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An Online Hit

Sarah Silverman & John C. Reilly
Sarah Silverman & John C. Reilly
Walt Disney Studios
 112 Minutes
Directed by: Phil Johnston, Rich Moore
Starring: John C. Reilly, Sarah Silverman   
Ralph Breaks the Internet

Most sequels follow a very simple-to-execute game plan: figure out what worked the first time, and do more of it on a geometric scale. So instead of fighting a 30-foot-tall monster, the hero is now faced with three 70-foot-tall monsters, one of which is invulnerable. The romantic comedy heroine doesn’t have to figure out which of two beaus is Mr. Right; instead, she has to choose between four guys and save her business as well. So, it’s not surprising that Disney’s popular 2012 animated film, Wreck-It Ralph produced a sequel, although, truth be told, not a lot of people were clamoring for one. It’s also not surprising that Ralph (voiced by John C. Reilly) and his friend Vanellope (Sarah Silverman) have moved on from their home in an aging video arcade to the World Wide Web itself, thanks to a newfangled device called Wi-Fi. But what is somewhat surprising is that the sequel actually feels like a natural progression and offers lots more comic food for thought, while, at the same time, preserves the inherent sweetness at the core of the original movie.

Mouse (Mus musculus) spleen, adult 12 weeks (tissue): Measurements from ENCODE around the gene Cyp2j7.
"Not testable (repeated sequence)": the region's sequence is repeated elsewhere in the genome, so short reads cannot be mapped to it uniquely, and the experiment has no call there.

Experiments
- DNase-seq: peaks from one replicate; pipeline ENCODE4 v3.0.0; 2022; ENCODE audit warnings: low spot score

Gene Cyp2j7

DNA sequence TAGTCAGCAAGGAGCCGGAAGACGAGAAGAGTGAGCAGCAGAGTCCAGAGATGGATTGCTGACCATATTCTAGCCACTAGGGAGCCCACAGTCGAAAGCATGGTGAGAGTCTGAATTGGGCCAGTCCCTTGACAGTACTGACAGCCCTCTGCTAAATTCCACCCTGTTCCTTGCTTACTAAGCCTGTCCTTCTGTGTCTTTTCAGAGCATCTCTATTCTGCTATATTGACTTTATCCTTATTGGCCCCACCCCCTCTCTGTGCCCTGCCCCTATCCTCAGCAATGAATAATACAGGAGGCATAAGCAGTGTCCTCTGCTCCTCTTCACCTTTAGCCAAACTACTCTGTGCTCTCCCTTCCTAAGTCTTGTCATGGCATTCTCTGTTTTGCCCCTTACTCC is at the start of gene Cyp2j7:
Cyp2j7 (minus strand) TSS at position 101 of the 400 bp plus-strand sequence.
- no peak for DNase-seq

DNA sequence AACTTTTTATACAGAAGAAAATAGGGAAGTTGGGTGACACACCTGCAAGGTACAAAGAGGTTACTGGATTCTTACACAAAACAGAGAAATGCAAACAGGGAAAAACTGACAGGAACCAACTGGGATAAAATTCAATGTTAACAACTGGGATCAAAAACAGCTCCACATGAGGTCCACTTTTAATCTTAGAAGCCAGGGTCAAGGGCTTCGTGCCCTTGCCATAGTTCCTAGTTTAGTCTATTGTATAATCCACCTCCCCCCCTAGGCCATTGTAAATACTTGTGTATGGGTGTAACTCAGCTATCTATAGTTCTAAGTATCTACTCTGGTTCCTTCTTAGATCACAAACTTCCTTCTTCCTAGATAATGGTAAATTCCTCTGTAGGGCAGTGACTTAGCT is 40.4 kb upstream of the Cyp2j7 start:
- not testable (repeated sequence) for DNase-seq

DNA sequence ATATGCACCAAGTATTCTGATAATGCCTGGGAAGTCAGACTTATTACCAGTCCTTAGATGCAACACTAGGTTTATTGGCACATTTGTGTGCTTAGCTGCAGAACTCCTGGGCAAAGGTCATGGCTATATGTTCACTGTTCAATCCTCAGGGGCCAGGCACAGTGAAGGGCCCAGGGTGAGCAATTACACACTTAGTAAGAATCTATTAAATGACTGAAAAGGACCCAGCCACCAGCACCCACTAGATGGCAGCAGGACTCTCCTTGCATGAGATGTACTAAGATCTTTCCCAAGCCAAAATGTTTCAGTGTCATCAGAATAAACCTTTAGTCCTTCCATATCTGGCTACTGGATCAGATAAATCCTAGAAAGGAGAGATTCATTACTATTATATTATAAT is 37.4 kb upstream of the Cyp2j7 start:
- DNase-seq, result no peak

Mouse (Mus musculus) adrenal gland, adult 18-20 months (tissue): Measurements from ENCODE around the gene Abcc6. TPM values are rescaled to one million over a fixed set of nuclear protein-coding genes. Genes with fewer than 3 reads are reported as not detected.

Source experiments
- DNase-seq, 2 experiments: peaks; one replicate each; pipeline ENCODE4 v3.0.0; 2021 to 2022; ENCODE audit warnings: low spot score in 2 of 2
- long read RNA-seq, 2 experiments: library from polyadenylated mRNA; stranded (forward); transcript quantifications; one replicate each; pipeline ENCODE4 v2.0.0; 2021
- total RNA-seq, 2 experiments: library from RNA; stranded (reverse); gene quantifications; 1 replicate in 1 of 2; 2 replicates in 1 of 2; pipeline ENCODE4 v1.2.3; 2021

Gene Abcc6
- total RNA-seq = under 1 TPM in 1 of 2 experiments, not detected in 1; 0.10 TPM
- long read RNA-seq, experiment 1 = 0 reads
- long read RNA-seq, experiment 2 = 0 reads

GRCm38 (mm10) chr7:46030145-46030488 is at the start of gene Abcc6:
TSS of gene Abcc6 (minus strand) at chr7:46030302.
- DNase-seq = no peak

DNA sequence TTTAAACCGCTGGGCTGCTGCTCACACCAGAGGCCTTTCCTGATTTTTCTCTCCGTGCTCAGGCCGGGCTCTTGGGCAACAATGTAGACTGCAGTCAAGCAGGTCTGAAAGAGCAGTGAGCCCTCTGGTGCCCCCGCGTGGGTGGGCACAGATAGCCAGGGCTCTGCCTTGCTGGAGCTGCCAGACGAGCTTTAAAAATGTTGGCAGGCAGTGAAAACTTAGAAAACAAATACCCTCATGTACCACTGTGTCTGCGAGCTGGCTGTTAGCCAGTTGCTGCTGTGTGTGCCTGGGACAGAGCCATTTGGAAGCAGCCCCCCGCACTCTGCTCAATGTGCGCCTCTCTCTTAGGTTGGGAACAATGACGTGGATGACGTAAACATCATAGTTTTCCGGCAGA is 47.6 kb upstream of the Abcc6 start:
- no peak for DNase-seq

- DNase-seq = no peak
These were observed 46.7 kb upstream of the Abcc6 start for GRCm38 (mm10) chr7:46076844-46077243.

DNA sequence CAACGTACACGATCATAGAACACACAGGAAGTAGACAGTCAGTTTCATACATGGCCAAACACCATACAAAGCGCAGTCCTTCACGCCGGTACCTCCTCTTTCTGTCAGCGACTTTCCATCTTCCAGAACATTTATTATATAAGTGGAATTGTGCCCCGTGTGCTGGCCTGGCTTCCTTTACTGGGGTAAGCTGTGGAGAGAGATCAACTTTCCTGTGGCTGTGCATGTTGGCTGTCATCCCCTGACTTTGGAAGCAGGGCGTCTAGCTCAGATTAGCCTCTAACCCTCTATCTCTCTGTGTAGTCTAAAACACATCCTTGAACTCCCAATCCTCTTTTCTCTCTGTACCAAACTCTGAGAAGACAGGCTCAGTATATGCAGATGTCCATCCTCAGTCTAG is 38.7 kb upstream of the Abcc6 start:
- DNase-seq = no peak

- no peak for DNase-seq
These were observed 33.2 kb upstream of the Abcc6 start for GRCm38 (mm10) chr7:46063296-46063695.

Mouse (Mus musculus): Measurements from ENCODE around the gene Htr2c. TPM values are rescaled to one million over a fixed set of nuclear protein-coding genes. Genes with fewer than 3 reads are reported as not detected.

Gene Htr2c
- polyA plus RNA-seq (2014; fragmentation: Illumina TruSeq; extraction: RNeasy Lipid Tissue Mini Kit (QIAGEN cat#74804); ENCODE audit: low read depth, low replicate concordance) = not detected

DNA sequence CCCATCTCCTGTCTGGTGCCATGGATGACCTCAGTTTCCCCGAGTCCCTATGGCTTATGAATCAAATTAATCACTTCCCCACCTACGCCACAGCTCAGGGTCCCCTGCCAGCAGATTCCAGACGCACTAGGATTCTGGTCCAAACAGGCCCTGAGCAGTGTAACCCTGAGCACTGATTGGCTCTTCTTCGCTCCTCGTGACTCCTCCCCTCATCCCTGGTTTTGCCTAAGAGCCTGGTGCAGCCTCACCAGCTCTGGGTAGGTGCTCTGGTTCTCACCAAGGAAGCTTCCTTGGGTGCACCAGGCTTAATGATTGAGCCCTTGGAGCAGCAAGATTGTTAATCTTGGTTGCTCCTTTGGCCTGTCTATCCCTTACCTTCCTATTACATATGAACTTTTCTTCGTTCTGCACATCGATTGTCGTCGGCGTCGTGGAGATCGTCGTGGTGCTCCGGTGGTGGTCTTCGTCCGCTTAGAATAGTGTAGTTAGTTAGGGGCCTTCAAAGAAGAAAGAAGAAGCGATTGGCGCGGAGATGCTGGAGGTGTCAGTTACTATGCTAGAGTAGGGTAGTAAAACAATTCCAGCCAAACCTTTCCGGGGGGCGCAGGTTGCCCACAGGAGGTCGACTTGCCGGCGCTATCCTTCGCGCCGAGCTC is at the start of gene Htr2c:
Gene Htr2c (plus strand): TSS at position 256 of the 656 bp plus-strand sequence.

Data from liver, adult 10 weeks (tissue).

In the first film, Ralph, the villain in an 80s-style arcade game, eventually wins the respect of his fellow game characters and the friendship of Vanellope. As Ralph Breaks the Internet begins, six years have passed, and Ralph is still happy with his daily routine and spending time nightly palling around with Vanellope. However, she is getting restless and bored with her old life and starts to wonder just what’s on the other side of that newfangled Wi-Fi router. Vanellope finds out the answer soon enough when her Sugar Rush game breaks. Because the game is so old, its replacement parts are hard to find, and a new steering wheel will cost $200. When Vanellope learns that one is available on an internet site called “eBay,” she and Ralph go in quest of the steering wheel.